With flexible minimum attendance rules and the freedom to visit the hostel of the opposite sex, among many other things, Ashoka University is considered one of the most liberal institutes in our country. However, recent reports about the University suggest otherwise.
On July 25, two administration employees, a faculty member from Ashoka University, and 85 students signed a petition condemning state violence in Kashmir after Burhan Wani’s death and asking for the demilitarisation of the region. They also demanded that a plebiscite takes place in Kashmir as promised by Jawaharlal Nehru, the first Prime Minister of India. The petition was misinterpreted and drew a lot of criticism online. People thought that it represented the entire University’s stand and not just of the people who had signed it. The administration immediately issued a clarification statement on July 28, saying, “Only a handful of individuals, including a few students of Ashoka University, had signed the letter, and it, in no way, represents Ashoka’s point of view. Ashoka University does not endorse the views held by these individuals, and at no point, supported them. In fact, Ashoka University condemns such behaviour, and had asked the individuals not to use the good name of the University to represent personal views and ideas.”
Ashoka University has undergraduate courses and offers the esteemed Young India Fellowship (YIF) as well. YIF is one-year multidisciplinary postgraduate diploma programme in Liberal Studies. Saurav Goswami, deputy manager of academic affairs, and Adil Mushtaq Shah, programme manager of academic affairs of the YIF, the two employees who had signed the petition reportedly resigned from their respective positions and sent their farewell emails to the students on October 7.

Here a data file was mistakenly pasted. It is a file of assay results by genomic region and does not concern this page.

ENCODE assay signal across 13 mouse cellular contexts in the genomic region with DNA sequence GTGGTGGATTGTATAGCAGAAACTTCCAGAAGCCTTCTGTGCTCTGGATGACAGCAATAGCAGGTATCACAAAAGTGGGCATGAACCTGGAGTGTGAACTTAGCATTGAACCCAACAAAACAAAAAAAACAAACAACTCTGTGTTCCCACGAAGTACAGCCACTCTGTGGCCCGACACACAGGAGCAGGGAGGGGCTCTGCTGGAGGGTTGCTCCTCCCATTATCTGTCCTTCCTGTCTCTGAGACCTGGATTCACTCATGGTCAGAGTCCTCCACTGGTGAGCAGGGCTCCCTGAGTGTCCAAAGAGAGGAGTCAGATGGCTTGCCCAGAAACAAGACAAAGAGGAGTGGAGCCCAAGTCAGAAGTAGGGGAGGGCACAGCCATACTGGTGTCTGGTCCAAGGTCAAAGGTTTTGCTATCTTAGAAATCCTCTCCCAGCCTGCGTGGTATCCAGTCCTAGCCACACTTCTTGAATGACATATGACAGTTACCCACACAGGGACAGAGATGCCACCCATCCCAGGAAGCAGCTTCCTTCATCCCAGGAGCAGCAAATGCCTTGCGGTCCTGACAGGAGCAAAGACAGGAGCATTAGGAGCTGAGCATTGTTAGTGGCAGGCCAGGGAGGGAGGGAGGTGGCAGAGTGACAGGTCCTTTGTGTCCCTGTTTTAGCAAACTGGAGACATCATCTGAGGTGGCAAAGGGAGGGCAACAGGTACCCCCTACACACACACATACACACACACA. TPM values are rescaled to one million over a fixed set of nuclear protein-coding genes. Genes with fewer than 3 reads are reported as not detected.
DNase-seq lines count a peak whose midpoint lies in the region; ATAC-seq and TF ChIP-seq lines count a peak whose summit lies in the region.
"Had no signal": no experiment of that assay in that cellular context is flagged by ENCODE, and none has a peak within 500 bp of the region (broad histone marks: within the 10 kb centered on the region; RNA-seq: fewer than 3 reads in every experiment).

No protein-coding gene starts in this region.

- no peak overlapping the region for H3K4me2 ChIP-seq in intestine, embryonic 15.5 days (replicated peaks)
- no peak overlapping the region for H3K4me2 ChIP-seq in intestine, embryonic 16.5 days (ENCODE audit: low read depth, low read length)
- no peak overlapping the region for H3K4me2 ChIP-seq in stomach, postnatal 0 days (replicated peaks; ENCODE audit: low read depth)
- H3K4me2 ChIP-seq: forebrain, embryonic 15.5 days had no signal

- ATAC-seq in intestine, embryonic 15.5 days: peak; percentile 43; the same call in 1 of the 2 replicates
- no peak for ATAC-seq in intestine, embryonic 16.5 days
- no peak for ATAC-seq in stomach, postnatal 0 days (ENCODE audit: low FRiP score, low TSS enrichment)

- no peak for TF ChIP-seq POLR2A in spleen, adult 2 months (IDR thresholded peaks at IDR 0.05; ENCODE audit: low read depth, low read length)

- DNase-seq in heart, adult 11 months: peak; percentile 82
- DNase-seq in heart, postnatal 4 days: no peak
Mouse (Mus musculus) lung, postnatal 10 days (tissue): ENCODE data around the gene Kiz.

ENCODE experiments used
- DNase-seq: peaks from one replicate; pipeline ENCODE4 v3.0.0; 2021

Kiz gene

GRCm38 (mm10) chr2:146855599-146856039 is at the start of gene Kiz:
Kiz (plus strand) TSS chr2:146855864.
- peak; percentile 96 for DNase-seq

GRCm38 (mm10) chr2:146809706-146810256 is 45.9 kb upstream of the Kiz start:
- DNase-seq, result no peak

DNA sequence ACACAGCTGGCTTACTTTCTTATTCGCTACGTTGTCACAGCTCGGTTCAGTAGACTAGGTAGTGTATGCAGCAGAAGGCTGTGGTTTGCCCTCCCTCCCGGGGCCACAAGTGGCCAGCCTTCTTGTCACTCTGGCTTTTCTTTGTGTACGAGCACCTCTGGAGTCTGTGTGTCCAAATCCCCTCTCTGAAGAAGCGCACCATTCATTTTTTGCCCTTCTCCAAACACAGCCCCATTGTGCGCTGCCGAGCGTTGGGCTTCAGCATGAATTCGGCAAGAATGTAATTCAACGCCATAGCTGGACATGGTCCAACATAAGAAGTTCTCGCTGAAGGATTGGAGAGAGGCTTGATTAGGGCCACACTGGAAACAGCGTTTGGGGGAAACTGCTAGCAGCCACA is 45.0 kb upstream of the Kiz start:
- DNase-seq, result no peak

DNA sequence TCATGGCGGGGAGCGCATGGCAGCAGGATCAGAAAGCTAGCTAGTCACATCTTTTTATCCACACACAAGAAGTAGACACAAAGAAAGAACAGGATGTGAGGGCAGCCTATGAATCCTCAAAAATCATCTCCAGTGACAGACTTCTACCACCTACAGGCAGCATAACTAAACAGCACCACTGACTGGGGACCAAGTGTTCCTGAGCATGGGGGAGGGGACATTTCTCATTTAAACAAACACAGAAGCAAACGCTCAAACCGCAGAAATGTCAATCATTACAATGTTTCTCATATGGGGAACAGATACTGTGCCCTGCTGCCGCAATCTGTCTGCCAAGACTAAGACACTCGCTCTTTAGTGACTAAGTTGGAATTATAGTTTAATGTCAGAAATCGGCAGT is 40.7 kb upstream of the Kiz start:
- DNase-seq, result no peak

Since both of them were actively involved in college activities until a week before they sent the emails, YIF fellows think this may have been as they had signed the petition. Rajendran Narayanan, an assistant professor in the Mathematics department, was the only faculty member who had signed the petition. Now, there are rumours that the Maths Department has been asked to look for his replacement as well. The Pro-Vice Chancellor of the Institute, the deputy dean of the YIF programme and the assistant dean of YIF programme, are scheduled to have a meeting with 10 YIF fellows today, on October 14, to discuss their concerns regarding the matter.
Not just this. On July 27, students were informed that emails from alumni to students and vice versa will go through a moderator. This may have been motivated by the fact that the Kashmir petition was circulated via mail. A student from the University told Campus Watch, “Undergraduate students only have a superficial idea of what’s been going on after the plebiscite fiasco but yes emails are being moderated. “There’s this huge debate between students and faculty on the censorship that is being imposed on us, but the students seem to be on the losing side.” Moreover, according to another student, students enrolled in the undergraduate courses have been asked to not speak to the media about this issue.